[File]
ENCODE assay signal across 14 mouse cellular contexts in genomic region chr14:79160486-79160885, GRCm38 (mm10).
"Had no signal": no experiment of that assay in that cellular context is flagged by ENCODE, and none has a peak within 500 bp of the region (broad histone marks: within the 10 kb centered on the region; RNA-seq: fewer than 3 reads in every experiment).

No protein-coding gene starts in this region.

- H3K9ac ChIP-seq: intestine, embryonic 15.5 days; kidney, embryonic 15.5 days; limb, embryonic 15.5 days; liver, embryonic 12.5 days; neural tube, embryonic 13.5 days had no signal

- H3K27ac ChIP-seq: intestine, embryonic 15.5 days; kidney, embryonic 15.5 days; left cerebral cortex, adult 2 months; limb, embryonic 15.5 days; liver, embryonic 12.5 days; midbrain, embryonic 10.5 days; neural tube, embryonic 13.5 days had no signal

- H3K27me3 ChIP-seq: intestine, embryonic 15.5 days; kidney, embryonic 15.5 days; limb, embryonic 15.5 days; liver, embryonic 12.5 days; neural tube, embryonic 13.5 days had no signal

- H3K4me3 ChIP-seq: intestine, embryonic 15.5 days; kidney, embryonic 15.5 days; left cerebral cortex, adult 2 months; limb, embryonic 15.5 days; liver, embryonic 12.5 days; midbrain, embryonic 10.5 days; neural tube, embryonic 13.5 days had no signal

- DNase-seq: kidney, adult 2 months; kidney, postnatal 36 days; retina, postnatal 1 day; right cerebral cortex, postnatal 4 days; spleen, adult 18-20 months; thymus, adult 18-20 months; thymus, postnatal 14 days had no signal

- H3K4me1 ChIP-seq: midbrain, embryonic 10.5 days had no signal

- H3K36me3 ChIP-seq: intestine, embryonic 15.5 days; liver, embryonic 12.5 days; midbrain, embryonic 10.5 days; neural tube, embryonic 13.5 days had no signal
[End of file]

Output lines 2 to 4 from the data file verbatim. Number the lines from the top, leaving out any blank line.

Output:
"Had no signal": no experiment of that assay in that cellular context is flagged by ENCODE, and none has a peak within 500 bp of the region (broad histone marks: within the 10 kb centered on the region; RNA-seq: fewer than 3 reads in every experiment).

No protein-coding gene starts in this region.

- H3K9ac ChIP-seq: intestine, embryonic 15.5 days; kidney, embryonic 15.5 days; limb, embryonic 15.5 days; liver, embryonic 12.5 days; neural tube, embryonic 13.5 days had no signal